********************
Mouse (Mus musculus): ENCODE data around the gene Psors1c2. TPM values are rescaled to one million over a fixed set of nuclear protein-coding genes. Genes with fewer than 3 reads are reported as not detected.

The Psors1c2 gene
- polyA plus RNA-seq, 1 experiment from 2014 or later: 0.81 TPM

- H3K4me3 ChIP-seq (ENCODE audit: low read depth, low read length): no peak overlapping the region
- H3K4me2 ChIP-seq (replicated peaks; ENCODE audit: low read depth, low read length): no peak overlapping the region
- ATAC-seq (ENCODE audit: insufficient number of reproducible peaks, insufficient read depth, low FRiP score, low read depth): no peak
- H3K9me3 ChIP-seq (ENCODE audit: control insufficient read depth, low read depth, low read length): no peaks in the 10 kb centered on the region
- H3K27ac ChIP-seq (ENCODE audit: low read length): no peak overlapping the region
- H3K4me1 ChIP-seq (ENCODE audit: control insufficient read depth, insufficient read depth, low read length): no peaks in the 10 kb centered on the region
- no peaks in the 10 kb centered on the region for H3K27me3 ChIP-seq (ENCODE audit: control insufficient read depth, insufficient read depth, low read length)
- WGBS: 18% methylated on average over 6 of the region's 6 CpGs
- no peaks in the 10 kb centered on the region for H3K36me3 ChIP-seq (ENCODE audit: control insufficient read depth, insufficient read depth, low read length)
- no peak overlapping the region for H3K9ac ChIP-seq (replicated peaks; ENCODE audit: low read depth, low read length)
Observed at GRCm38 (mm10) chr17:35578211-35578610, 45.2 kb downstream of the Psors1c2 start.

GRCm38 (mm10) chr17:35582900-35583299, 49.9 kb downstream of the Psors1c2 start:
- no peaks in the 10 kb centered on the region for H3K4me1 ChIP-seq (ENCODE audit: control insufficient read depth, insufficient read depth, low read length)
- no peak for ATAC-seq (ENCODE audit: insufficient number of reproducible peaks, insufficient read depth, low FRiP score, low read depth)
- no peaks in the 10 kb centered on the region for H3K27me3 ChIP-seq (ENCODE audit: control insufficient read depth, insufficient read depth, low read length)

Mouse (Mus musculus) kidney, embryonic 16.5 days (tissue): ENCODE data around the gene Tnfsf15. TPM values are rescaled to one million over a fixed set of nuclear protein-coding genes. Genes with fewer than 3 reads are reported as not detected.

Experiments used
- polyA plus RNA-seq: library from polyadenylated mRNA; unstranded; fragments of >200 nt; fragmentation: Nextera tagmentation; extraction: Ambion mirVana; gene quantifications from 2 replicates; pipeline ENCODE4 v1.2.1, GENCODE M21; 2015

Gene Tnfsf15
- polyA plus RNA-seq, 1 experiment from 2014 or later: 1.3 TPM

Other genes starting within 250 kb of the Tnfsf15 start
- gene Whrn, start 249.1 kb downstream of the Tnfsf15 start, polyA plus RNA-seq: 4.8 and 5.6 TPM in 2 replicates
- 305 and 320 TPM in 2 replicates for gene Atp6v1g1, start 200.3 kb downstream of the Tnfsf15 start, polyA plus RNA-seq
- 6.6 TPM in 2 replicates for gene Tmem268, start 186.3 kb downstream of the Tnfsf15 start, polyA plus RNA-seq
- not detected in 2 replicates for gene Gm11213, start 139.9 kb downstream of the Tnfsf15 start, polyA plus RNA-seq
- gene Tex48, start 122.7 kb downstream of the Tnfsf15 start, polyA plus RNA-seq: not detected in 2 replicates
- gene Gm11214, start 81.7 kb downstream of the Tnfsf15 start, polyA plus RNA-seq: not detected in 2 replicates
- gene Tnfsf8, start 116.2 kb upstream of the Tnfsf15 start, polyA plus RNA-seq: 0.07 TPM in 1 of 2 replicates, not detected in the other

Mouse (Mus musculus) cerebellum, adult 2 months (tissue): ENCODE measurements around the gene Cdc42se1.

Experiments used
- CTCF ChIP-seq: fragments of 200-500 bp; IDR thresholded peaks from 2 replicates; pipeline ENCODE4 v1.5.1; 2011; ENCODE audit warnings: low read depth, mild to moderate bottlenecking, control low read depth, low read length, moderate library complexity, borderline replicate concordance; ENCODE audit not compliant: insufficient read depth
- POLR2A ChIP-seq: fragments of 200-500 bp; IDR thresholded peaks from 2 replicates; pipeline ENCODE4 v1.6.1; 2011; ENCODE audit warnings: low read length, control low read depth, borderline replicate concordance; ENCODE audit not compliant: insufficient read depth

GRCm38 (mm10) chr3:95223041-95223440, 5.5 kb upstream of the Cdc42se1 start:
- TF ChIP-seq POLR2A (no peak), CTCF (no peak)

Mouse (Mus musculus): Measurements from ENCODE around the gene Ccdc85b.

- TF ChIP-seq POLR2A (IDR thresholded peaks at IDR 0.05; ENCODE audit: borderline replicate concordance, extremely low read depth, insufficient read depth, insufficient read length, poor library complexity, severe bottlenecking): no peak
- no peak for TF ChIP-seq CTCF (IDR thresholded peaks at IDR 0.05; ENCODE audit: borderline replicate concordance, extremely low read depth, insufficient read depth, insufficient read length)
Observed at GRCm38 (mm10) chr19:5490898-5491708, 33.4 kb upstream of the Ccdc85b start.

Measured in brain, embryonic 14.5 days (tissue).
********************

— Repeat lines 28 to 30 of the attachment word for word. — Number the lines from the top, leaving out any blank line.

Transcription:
- not detected in 2 replicates for gene Gm11213, start 139.9 kb downstream of the Tnfsf15 start, polyA plus RNA-seq
- gene Tex48, start 122.7 kb downstream of the Tnfsf15 start, polyA plus RNA-seq: not detected in 2 replicates
- gene Gm11214, start 81.7 kb downstream of the Tnfsf15 start, polyA plus RNA-seq: not detected in 2 replicates